Have you asked her what, if anything, she wants you to do for her? Does she feel safe in being truthful? Safe also means no judgement, simply acceptance of HER reality. Maybe it's time to drop all the issues and just find the fun things to do. What would happen if you woke up each morning and said something like, "Gotta work the next 10 hours, but when I'm done, let's find something fun to do: no rules, just enjoy each others' company. I love you so much, I just want the rest of our lives together to show that to the world."

Blessings and best wishes for the new year,
*Hugs*
Ladee
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Veronica, the last part of what you said is painfully true, we were a team and are now not getting along. But the owwww was concerning "competition over who's sickest" because that couldn't be farther from the truth. I seldom complain about pain and manage to do all of the work in this house. Yes I do resent it a lot but there is no competition going on. .
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Veronica - Digger answered within the thread of another post that her partner DOES have some cognitive impairment. even though she is an RN, that probably has much to do with her inability to see clearly how she could help herself.
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Dear Digger, I am so sorry that I hurt you, that was far from my intention.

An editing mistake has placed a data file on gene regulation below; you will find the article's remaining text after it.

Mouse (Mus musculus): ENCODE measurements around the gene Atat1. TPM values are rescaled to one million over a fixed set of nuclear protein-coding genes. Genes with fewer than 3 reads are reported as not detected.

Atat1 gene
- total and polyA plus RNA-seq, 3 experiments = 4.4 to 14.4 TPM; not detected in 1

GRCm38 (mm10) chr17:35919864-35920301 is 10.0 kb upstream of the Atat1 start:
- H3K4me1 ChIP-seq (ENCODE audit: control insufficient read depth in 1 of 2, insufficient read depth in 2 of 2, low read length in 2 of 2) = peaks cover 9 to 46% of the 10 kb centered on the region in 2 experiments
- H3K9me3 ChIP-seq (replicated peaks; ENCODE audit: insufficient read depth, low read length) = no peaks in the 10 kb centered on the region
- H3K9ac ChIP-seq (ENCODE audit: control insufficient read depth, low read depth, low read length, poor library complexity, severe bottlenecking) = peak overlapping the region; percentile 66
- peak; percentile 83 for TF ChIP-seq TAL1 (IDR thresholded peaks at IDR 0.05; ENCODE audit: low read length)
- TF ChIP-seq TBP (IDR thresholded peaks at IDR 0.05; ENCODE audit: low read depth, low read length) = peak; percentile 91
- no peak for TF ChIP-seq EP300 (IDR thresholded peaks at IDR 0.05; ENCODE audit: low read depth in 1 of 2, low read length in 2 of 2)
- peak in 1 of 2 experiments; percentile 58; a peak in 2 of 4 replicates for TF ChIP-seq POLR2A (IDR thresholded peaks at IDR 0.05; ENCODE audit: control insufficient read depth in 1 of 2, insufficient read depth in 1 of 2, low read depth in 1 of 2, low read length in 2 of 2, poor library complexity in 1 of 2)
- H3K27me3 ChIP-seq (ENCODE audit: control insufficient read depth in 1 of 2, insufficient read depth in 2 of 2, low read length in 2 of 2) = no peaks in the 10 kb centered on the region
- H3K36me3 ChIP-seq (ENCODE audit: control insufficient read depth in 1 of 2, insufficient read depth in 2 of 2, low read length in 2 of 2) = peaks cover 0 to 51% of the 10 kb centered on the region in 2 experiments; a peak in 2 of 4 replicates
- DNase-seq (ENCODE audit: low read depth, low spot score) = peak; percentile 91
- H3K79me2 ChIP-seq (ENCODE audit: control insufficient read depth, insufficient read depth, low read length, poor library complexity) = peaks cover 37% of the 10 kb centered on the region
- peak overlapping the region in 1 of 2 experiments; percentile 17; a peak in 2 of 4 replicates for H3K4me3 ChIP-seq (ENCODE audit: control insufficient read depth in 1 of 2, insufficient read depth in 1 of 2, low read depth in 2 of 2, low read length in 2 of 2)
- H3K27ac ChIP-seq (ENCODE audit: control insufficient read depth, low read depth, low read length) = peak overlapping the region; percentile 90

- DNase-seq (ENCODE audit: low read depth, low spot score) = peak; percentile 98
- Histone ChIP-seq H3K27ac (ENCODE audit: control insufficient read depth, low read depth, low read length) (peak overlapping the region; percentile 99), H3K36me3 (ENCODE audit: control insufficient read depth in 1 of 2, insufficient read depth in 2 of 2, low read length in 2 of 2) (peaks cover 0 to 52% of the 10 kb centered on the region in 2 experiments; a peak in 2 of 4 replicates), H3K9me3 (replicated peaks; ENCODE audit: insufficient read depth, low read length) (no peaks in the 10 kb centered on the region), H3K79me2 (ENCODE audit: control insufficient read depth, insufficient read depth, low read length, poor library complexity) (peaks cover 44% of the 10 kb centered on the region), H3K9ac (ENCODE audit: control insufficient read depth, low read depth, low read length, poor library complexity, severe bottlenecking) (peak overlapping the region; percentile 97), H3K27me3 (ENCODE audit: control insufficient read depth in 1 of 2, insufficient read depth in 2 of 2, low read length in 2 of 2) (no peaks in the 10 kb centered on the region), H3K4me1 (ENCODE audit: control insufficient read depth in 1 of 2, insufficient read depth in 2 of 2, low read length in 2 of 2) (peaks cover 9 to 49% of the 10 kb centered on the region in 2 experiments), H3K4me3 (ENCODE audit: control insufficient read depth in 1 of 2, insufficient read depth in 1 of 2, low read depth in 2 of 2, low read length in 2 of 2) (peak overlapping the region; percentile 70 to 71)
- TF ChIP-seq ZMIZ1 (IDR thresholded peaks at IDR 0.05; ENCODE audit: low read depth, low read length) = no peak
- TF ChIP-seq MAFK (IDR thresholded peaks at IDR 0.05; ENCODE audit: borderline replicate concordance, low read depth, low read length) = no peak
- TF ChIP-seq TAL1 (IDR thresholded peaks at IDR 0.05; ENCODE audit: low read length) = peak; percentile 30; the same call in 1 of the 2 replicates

When you write something you know the background to what you are writing but the reader can only read and come to their own conclusions. I should have left out my comments on the nature of your partnership and left it to "because she does not want to" which would be the reason why I would not do something I knew was "good" for me. That is the reason why I am still in my PJs at mid day wrapped in a blanket in front of the fire -2F outside rather than spending 1/2 hour on my exercise bike which I hate!!!!
I have not seen you post before so assume you are new to the site so hope you will find lots of new helpful friends here. It's lonely out there when you are dealing with something on your own
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The only person you can change is yourself. Stop trying to change your partner's behaviors and life will be so much less controlling, and you can enjoy all that snow! Happy New Year.
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I said owww to you Veronica because what you said was not only hurtful but couldn't be farther from the truth. Please feel free to ask me any questions you want that would help you understand my situation, your answer is still on my mind.